But there is one other reason I can think for owning a gun, one I mentioned before — And that’s 3) Protection. Because I can really understand that too. It’s a scary world out there, and knowing that “a bad guy” could be out there with a gun (who was able to get one because getting a gun is easier than getting a driver’s license) and could open fire. But good lord, if you walk into a Chili’s with a RIFLE and claim to be a “good citizen,” don’t be surprised if people seem a little….hesitant to believe you.
Let me put it this way — I have no problem with people owning guns and keeping them in their homes. But what I do have a problem with is thinking that anyone can own a gun. No.
I shouldn’t own a gun.
I don’t know how to use one, the action of firing one doesn’t feel like a responsibility to me. Like I said, I’m not connected to it. And I shouldn’t have to own one to feel safe because someone else was told they had a right to own a gun, even if they might not be mentally to fit enough to have one.
But for me, I’d tell the person who feels this way, “Well, why not get rid of them?”
And this person (I could imagine) would say, “That’s a rather utopian world you’re asking for.”
And then I’d say this: “But your world where everyone who has a gun is mentally responsible enough to own it and would never misuse it — that sounds pretty utopian, too.”
On Friday, I got to attend a publishing party for the Southern California Review, a publication I have been working for as an assistant editor for months. I have gotten to see the issue grow and become a great, great book everyone could be proud of. We have a wide variety of pieces, from fiction to stage and screen, to even comics. If you would like a copy, they can be purchased here!
And, though I am a bit late in posting this, I’m proud to say that I was made Editor-in-Chief of SCR at the party! I am so proud to take over such a stellar publication and help make next year’s issue the best it can be.
The word is sunny. It’s canary yellow —a buttercream blossom in a sea of green. Yes, they might exist in packs, but you only pick one to slip into the vase at home or to tuck behind your ear, and she was my one. She was my grandmother, Gran, my Susan. She spoke kindly, simply, but always with hints of tenderness, crisp and lovely as the grapefruit we picked from her tree in the back yard and sliced open on her kitchen counter. She was soft, light, easy as the mint chip ice cream she loved, or as smooth as the speckled shells of the eggs I collected from her hen house. Every word from her lips was a command to love — her animals, my own mother, myself. But the words I held dearest were the ones we shared when she asked me to brush her short, bristly black hair — a mane we referred to as “the burning bush.”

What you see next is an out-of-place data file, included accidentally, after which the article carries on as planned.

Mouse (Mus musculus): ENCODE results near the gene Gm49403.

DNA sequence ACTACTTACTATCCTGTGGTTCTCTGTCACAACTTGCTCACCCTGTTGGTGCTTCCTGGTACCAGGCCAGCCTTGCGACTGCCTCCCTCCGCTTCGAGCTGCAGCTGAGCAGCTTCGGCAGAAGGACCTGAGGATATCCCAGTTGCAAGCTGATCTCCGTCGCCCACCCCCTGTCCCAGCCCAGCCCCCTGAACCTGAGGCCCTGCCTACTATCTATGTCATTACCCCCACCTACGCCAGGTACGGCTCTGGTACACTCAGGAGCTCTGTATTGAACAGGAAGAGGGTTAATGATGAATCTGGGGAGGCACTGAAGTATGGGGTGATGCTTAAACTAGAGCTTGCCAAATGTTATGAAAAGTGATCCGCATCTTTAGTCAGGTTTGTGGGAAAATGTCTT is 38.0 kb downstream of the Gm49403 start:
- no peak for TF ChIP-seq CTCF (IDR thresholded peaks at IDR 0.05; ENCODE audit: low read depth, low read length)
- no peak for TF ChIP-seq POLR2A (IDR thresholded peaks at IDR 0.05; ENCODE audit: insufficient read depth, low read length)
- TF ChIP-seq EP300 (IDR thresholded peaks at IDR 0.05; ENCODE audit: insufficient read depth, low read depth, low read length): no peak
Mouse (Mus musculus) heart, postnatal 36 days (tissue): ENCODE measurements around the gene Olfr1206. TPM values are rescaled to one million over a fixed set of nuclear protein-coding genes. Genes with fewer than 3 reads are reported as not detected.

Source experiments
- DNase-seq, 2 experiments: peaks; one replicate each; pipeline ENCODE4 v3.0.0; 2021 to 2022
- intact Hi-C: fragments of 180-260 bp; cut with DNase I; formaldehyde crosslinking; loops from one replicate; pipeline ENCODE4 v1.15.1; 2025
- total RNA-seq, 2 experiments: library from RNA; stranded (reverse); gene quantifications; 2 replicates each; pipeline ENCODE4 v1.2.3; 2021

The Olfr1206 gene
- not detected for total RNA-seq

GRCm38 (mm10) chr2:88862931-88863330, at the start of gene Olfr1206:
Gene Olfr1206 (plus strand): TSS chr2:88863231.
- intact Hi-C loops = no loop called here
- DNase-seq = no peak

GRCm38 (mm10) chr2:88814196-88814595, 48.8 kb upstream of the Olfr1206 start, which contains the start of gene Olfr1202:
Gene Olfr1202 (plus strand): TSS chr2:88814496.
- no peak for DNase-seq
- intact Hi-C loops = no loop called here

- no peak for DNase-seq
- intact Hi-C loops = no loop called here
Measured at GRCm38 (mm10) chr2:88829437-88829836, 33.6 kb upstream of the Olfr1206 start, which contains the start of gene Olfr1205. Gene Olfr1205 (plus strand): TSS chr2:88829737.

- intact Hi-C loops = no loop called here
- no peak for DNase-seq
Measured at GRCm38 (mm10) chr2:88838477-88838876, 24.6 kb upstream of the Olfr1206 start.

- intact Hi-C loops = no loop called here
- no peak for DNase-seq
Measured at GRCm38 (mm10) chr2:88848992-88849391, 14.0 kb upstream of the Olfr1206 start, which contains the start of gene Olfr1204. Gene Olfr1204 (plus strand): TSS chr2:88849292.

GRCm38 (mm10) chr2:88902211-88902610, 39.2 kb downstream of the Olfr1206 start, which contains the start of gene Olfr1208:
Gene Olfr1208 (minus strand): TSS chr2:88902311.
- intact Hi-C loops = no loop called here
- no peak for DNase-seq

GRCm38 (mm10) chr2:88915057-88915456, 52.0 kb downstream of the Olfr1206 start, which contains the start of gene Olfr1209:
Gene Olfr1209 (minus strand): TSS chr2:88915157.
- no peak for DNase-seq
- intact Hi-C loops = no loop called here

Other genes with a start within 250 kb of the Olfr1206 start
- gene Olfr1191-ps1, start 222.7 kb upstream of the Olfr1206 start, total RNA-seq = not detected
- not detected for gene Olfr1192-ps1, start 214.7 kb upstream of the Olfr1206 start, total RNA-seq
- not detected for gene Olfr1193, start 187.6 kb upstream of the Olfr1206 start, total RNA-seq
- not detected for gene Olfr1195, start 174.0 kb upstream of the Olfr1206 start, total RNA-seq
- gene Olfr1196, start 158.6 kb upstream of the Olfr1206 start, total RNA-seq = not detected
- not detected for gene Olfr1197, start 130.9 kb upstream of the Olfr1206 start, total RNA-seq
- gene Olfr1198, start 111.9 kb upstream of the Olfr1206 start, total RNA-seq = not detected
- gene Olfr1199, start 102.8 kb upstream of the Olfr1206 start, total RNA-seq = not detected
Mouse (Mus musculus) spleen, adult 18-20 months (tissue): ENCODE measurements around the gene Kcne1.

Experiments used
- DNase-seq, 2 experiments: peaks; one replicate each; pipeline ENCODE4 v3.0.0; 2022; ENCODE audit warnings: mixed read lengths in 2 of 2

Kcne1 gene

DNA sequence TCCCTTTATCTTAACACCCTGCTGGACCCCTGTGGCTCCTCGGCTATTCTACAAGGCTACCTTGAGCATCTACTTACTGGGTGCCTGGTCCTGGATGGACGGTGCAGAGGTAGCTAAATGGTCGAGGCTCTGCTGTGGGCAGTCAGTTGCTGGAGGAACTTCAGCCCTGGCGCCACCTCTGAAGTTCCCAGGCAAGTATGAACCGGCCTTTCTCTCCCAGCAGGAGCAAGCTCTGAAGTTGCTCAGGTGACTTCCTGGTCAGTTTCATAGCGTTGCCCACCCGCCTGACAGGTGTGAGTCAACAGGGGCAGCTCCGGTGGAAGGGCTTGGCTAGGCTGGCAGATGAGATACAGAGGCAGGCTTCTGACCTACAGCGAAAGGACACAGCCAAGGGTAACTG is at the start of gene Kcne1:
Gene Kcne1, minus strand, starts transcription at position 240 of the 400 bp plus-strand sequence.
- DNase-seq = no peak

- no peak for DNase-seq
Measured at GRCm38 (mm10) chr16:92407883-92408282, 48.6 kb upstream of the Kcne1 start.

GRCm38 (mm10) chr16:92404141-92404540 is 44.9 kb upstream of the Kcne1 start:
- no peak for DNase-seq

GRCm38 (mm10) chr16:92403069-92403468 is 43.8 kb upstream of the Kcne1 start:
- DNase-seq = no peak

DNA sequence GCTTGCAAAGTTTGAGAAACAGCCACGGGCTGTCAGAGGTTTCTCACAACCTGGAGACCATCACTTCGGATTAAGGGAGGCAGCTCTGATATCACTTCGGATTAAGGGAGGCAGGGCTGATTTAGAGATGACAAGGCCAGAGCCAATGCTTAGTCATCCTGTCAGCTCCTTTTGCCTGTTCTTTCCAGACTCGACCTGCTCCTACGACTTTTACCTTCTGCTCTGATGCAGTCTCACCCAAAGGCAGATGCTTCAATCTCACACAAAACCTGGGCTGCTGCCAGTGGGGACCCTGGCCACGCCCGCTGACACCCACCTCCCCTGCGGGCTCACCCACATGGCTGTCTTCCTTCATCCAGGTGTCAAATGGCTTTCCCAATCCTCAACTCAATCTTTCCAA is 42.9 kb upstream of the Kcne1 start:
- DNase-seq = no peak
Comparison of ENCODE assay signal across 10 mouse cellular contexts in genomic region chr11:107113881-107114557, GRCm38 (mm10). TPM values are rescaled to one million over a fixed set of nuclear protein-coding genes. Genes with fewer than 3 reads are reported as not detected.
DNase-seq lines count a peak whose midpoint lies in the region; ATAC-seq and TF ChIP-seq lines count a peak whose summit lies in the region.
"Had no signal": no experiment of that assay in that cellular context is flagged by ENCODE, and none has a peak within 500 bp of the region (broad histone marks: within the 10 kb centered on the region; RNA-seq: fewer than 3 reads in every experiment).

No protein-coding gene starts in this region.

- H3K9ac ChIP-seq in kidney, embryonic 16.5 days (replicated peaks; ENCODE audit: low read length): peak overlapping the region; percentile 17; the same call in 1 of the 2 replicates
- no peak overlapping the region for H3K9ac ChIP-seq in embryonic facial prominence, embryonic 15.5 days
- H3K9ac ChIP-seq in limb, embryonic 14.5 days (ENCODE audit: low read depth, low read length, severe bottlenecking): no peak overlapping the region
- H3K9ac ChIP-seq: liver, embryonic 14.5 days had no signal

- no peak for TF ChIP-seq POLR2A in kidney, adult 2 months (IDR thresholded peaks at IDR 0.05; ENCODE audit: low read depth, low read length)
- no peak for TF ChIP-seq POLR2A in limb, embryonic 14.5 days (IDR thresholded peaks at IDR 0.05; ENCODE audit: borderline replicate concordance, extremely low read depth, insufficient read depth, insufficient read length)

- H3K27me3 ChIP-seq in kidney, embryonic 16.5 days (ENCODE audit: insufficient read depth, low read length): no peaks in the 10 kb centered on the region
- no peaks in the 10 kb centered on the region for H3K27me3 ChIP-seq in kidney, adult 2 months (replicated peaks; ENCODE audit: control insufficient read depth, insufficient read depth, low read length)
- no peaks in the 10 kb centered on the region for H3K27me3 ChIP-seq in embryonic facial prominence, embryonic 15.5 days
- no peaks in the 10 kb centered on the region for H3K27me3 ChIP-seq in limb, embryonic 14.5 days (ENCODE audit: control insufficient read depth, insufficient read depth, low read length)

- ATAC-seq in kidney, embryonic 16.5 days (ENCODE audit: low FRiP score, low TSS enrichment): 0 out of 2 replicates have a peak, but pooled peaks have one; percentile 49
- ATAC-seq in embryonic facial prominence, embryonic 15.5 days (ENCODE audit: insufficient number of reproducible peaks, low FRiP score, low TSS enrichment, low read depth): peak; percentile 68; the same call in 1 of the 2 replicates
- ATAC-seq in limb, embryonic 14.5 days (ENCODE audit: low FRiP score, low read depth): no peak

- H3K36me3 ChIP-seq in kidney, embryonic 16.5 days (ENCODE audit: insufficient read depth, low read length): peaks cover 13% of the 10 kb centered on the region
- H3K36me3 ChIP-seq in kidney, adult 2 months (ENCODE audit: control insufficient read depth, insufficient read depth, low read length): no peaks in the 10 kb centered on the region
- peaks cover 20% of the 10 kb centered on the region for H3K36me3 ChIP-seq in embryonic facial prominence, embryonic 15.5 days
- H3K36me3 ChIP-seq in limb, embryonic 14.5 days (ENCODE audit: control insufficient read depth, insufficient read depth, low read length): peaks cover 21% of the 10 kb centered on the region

I’d stand behind her as she sat in the rolling desk chair in the guest room and I’d brush away. I’d spray her hair with a small water bottle and listen to her hum as I ran the comb through her hair. Then she’d ask me things. There was never a limit, but she’d continually ask, “Have you learned anything lately?” I still ask myself that question when I see her eyes staring back at me in a mirror, but all I can answer now is, “I’ve learned to miss you.”
When I screamed, “It’s a goddamn diesel you piece of shit!” from my car seat in my mother’s burgundy van, she didn’t have to wonder where I’d picked it up from. John. Grandfather. Pocky, as we all referred to him. I never knew why, but it just made sense. Short and to the point, just like he was. A New Jersey native that had lost his accent beneath the gravel of his throat, he wore thick, heavy glasses that distorted the wrinkles under his eyes, turning them into fleshy lines of static. I always enjoyed the way his hatred was spread equally, he had no party affiliation when it came to calling someone an asshole — he yelled at both Bill O’Reilly and Rosie O’Donnell. But when he wasn’t teaching me new four-letter words, he spoke to me in the snap of the newspaper, the zip of casting fishing line, the hinging of the cage as we went to sell the birds he bred at a market.
He spoke to me in words of leniency,” You can stay up and watch the boxing match or the History Channel with me, but only if we both get ice cream.” And so there we sat, watching two guys beat the shit out of each other or watching tanks blow things up while we ate ice cream and my mother was none the wiser. And if there were a sound that went along with the phrase “cutting loose,” it would be the sound he made when he opened the box of Entemann’s coffee cake he brought home every Saturday morning. He always cut my slice a little bit larger. There were times when he was like that, when I imagined my grandmother’s love had rubbed off on him. Times when I’d sneak out of bed to watch him feed the baby birds, cradling them in his palm and cooing — but then there were times when I wondered if he had taught her that kind of love, if she had been showing the world his reflection all along.
Often, one of the biggest questions for writers can only be described as “the money question.” Now, this question comes in several different forms. Some of them are on the conservative end of the spectrum, such as:
“So what if you get a big advance on your book? You still have to pay it back, and then what?”
“What are you going to do with your life, just write books — how will you make any money?”
Or the questions can tend to lean on the liberal side of things (or also known as the questions you get from other writers):
“Don’t you want to make it big?”
“When do you get to buy that *insert expensive item here*?”
and, “Don’t you dare sell out!” (whatever that means)
But when all those things are taken into consideration, at the end of the day you are left with two very important facts:
A. You want to be a writer
B. You want to eat.
When it comes to plotting a novel, things can quickly go to absolute shit — and that’s putting it lightly. Even plotting a short story can look more like an awful wedding night.
Yes, I’m making a joke about the climax of the story arc, because don’t tell me that you’ve never done that before.
First and last time, I promise.
But for those of you who don’t know what I’m referring to, this is what your average storyline looks like in nearly every creative writing classroom:
So, for those of you who just stare at this graph in confusion — or for those of you who haven’t been in a writing class for awhile and feel a bit rusty, let me expound on some of those points real quick.
Well bonjour, friends!
As I said in my last post, I’m trying to teach myself French! Jack is usually who I get to practice on, though he’s not too great when it comes to responding. As you might’ve noticed, I’m also trying to teach myself how to use Adobe Illustrator (without an actual mouse). It’s…a little difficult to say the least.
But Jack, as always, remains hungry.